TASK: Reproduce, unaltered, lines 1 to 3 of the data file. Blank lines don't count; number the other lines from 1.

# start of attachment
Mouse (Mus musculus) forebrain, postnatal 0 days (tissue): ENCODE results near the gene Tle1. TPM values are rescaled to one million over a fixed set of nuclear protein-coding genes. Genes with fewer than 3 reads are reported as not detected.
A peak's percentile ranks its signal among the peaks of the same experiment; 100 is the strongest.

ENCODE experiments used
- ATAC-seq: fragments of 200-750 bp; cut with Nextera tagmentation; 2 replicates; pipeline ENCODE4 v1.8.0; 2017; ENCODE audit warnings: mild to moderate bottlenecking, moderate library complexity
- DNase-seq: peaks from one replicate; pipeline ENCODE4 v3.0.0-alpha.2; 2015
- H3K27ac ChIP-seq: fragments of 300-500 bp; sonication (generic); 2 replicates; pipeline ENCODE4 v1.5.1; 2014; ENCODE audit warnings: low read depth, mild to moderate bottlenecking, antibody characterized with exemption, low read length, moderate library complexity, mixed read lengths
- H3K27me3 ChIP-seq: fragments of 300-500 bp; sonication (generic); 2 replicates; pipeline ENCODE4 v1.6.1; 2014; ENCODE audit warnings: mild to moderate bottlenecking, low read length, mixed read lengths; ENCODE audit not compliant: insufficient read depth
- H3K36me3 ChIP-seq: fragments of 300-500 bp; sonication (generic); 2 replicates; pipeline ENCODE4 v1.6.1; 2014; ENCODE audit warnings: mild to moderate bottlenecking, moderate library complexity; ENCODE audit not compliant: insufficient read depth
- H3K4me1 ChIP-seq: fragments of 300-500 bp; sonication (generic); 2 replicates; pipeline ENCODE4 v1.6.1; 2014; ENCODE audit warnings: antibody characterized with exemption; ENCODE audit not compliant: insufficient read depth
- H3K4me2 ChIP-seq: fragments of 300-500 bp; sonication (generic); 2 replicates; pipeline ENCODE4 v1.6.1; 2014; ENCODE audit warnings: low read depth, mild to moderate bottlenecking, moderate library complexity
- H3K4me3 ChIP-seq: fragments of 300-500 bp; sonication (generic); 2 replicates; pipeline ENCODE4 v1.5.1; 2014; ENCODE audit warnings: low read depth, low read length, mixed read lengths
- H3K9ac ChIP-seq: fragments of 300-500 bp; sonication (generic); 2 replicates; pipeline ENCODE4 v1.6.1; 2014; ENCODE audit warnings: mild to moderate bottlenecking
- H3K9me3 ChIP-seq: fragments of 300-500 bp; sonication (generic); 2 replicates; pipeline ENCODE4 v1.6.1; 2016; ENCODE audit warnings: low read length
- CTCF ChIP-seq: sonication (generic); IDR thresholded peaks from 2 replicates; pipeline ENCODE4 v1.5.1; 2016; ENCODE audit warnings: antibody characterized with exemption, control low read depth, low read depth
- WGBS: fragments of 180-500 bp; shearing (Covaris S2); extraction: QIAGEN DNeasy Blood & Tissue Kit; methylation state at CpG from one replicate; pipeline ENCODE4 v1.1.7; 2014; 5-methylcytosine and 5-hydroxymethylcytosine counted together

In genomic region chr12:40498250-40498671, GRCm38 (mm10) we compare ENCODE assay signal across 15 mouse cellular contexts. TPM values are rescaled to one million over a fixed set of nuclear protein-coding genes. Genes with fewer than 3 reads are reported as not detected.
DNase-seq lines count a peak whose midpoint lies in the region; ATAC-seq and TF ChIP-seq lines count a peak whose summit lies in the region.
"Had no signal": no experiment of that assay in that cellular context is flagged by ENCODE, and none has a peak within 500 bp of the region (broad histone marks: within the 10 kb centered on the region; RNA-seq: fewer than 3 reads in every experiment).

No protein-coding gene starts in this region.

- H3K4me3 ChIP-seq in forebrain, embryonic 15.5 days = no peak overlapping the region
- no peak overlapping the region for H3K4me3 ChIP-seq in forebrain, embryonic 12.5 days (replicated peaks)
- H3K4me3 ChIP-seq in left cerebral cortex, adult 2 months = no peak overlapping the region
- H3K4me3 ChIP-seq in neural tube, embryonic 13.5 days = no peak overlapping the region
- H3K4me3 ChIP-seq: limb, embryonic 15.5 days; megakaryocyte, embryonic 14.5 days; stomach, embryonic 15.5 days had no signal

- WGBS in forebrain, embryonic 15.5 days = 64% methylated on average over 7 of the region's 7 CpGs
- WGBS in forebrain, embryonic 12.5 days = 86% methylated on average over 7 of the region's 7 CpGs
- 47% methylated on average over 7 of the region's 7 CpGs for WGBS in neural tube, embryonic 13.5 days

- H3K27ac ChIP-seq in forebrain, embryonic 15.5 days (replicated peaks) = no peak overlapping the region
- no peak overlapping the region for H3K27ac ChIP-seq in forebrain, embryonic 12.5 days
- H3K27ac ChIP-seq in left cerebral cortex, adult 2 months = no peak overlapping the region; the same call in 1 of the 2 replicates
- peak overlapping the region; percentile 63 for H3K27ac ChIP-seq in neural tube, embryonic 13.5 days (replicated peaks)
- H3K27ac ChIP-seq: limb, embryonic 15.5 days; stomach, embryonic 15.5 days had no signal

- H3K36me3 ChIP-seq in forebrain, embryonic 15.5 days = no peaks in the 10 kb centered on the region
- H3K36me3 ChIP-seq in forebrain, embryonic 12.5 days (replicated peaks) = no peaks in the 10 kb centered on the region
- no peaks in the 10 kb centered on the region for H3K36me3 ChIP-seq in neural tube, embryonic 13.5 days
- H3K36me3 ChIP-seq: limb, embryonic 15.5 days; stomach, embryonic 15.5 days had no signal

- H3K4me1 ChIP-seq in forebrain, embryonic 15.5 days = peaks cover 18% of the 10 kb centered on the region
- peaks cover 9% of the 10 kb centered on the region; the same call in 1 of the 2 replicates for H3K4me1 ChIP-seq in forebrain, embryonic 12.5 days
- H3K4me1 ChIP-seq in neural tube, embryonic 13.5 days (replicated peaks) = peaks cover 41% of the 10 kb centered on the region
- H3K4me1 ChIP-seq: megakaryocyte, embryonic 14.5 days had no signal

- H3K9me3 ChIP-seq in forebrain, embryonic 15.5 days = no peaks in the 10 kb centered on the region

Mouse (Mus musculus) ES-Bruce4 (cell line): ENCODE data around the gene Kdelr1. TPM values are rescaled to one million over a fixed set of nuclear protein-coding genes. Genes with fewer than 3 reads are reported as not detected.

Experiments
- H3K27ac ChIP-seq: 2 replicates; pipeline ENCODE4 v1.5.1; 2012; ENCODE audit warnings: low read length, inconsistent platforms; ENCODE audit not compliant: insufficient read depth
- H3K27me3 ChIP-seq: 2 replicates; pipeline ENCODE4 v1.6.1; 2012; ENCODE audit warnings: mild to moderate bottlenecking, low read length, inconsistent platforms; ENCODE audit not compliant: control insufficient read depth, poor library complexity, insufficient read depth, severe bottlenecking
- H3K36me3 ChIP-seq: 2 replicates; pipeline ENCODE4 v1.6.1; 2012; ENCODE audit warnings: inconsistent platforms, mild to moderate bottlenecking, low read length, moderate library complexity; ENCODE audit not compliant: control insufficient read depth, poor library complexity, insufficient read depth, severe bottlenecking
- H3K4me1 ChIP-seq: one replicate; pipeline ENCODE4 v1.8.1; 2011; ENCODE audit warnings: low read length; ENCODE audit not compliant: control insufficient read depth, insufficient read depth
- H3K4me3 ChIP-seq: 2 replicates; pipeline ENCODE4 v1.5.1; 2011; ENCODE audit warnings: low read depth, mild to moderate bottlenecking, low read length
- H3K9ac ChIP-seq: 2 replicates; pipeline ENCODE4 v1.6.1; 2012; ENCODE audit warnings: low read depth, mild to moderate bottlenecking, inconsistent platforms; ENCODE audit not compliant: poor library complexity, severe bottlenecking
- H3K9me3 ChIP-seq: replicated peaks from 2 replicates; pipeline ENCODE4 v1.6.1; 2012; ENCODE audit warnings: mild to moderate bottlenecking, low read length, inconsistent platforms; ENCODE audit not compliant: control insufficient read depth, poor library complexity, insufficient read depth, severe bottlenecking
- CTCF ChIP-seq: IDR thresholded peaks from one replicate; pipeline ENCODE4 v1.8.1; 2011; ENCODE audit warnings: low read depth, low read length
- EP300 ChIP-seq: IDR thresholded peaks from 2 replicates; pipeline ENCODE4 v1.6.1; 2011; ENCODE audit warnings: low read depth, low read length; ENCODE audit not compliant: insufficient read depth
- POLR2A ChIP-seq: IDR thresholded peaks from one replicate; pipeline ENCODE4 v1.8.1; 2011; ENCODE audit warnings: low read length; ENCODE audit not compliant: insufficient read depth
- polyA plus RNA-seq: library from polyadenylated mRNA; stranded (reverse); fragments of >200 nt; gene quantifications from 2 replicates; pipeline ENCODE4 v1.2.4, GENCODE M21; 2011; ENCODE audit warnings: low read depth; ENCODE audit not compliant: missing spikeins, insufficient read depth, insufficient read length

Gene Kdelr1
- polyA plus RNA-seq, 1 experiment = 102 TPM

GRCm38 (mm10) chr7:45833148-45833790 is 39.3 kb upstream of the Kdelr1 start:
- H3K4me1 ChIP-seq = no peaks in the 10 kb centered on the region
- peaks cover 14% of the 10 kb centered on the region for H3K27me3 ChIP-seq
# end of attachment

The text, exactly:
Mouse (Mus musculus) forebrain, postnatal 0 days (tissue): ENCODE results near the gene Tle1. TPM values are rescaled to one million over a fixed set of nuclear protein-coding genes. Genes with fewer than 3 reads are reported as not detected.
A peak's percentile ranks its signal among the peaks of the same experiment; 100 is the strongest.

ENCODE experiments used